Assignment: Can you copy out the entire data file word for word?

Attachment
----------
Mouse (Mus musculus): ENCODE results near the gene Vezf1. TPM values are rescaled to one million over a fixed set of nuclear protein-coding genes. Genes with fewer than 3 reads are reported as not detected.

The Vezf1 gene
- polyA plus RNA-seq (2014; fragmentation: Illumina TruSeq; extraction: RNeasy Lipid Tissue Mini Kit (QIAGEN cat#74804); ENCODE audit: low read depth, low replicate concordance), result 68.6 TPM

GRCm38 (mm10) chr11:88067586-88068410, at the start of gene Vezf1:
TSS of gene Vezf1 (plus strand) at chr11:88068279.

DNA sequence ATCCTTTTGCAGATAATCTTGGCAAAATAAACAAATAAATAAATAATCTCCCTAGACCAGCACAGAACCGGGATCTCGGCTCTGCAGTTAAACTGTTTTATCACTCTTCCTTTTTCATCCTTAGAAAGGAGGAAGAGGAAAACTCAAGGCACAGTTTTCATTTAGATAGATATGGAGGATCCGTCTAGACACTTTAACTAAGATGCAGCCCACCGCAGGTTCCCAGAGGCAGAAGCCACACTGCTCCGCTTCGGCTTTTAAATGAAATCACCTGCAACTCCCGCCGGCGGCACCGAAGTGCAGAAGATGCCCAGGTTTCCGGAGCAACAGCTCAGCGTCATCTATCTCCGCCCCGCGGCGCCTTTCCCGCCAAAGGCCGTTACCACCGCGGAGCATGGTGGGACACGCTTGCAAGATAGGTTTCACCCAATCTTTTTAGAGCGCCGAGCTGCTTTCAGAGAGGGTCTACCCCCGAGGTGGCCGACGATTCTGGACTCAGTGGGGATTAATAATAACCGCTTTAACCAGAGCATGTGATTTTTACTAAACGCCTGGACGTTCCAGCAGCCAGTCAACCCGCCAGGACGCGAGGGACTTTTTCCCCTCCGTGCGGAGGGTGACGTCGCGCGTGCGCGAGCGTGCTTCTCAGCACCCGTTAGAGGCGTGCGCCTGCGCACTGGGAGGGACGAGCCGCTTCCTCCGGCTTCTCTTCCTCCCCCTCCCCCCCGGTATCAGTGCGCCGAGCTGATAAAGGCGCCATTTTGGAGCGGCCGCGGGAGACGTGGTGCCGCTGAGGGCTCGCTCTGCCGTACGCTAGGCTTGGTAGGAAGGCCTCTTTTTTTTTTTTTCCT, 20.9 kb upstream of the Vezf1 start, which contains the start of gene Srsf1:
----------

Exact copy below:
Mouse (Mus musculus): ENCODE results near the gene Vezf1. TPM values are rescaled to one million over a fixed set of nuclear protein-coding genes. Genes with fewer than 3 reads are reported as not detected.

The Vezf1 gene
- polyA plus RNA-seq (2014; fragmentation: Illumina TruSeq; extraction: RNeasy Lipid Tissue Mini Kit (QIAGEN cat#74804); ENCODE audit: low read depth, low replicate concordance), result 68.6 TPM

GRCm38 (mm10) chr11:88067586-88068410, at the start of gene Vezf1:
TSS of gene Vezf1 (plus strand) at chr11:88068279.

DNA sequence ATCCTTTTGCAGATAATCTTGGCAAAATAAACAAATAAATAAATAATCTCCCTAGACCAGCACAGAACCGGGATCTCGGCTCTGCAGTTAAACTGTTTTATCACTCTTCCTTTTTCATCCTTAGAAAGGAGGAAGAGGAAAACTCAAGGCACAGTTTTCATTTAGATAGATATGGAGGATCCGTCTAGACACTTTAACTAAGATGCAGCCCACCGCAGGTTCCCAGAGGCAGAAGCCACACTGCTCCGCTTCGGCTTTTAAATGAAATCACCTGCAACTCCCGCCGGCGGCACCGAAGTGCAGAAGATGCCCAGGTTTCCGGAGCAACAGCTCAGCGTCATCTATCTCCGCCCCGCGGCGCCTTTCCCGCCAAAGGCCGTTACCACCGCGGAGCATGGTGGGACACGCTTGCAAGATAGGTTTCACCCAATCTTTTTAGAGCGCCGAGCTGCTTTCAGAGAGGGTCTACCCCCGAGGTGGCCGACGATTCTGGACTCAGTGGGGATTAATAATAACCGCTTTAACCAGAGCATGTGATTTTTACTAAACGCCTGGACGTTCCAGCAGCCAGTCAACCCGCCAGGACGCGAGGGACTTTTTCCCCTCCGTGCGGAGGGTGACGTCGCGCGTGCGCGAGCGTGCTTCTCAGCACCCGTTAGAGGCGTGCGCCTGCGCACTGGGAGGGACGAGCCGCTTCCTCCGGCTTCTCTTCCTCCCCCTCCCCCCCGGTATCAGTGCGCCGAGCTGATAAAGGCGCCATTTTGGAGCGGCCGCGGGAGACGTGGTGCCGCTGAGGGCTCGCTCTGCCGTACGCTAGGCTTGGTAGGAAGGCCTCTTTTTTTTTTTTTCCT, 20.9 kb upstream of the Vezf1 start, which contains the start of gene Srsf1: